Illinois District Elects Another LaHood to Replace Schock (Updated)
Updated Friday, 3:31 p.m. | Republican Darin LaHood will win a special election to replace former Rep. Aaron Schock , who resigned in March, The Associated Press projected Thursday. Updated results are available here .
LaHood — is a state senator and the son of former Rep. Ray LaHood, Schock’s predecessor before joining the Obama administration as Transportation secretary in 2009.
“I’m going to go to Washington to fight for a better future for the kids and grandchildren of Central and West Central Illinois. Its time for reform in Washington,” he said in a statement after the election was called. “We must resolve our $18 trillion debt, create openness and transparency in government, fight for term limits, and repeal and replace ObamaCare.”
LaHood’s campaign manager Jim Reis said he would be sworn-in next Thursday, only a week after winning the election. Once he is, all 435 members of the House will be seated.
Tim Schneider, chairman of the Illinois Republican Party, congratulated LaHood in a statement Thursday night.
“Darin will stand up for taxpayers in Central & West Central Illinois by fighting to create jobs, balance the budget, and ensure transparency in government. Darin has a proven record of reform in Springfield, and he will use that experience to push for conservative reforms in Washington, D.C.”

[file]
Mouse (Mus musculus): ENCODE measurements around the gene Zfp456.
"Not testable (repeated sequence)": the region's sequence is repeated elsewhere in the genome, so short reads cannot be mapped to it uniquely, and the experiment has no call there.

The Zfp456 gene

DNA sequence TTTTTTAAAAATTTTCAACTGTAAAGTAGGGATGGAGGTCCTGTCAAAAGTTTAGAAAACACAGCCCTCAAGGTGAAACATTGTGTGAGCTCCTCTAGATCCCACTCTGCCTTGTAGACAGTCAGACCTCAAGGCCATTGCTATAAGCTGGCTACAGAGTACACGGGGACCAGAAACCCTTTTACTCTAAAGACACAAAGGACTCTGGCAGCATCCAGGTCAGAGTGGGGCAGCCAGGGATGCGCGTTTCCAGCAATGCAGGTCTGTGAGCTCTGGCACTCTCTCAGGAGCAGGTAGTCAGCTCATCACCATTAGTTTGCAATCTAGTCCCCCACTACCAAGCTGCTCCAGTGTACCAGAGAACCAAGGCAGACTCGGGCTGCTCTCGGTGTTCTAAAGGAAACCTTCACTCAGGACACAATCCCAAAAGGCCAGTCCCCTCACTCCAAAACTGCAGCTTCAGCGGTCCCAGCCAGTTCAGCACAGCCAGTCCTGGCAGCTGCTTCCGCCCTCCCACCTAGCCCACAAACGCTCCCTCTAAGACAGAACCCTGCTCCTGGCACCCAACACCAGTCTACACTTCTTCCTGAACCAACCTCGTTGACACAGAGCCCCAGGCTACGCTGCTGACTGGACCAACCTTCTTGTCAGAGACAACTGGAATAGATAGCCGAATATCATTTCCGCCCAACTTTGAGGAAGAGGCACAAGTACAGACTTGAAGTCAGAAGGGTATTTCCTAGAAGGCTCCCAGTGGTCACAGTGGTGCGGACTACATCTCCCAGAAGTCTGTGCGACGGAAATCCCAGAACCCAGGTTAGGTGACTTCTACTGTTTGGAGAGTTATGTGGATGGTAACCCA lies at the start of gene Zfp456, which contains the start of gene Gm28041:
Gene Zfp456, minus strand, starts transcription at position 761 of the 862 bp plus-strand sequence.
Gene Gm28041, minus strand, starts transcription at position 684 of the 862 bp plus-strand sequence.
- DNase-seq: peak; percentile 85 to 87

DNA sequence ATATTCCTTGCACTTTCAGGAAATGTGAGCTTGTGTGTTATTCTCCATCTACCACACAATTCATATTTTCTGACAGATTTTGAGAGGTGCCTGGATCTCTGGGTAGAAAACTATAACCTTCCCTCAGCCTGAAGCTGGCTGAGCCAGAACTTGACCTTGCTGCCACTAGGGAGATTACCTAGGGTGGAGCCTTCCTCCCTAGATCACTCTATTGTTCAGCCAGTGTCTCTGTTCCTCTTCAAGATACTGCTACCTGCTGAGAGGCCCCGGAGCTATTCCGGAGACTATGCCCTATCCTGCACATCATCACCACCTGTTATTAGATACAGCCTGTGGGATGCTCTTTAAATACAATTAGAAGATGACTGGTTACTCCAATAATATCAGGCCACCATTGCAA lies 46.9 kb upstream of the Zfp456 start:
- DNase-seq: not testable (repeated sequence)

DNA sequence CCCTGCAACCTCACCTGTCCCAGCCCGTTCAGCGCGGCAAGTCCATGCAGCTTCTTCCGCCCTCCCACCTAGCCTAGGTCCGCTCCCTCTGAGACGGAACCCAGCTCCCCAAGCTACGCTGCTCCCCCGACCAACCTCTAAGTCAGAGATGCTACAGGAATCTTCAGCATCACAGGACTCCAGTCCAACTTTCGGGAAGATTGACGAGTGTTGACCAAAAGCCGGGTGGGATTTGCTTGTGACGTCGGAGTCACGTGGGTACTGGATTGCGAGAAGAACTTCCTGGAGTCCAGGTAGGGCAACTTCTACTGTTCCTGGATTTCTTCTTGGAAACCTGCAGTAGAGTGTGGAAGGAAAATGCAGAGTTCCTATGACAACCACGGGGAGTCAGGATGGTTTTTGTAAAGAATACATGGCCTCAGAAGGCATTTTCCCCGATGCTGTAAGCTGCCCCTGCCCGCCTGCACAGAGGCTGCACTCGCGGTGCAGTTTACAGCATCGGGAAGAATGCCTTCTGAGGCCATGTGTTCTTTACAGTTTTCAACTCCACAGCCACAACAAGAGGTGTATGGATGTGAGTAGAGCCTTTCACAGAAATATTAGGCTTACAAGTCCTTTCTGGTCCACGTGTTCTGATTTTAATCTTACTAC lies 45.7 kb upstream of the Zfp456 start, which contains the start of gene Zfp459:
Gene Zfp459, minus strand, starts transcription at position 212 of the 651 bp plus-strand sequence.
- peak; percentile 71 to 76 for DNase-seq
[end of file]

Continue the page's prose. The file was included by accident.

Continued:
Schock resigned from the 18th District seat in March amid a federal investigation into whether he misused the funds for travel and to elaborately redecorate his official office in the theme of the PBS show “Downton Abbey.” He’s currently in a battle with prosecutors over whether his records are privileged.
LaHood, with his family’s deep roots in the Republican establishment, scored high-profile endorsements from dozens of Illinois Republican elected officials and raised at least $1.2 million to fund his campaign. His Democratic challenger, high school history teacher and Army Reserve officer Rob Mellon, raised about $20,000.
On Sunday, LaHood scored the endorsement of the Springfield State Journal-Register , which hailed him as a Republican whose “legislative experience and his record working with Democrats on substantive issues give him the edge.”
Debates between LaHood and Mellon fell mostly along traditional party lines on issues such as the 2010 federal health care law, Social Security and campaign finance. On the Obama administration’s Iran deal, which was also raised in the race , LaHood said he would likely vote against it while Mellon said he “leans toward” supporting it.
In the July primary , LaHood tried to position himself as more conservative than his moderate father in his run against Breitbart Editor Mike Flynn. LaHood won with nearly 70 percent of the vote.
The 18th District is a deeply conservative one that Mitt Romney won by 23 points in 2012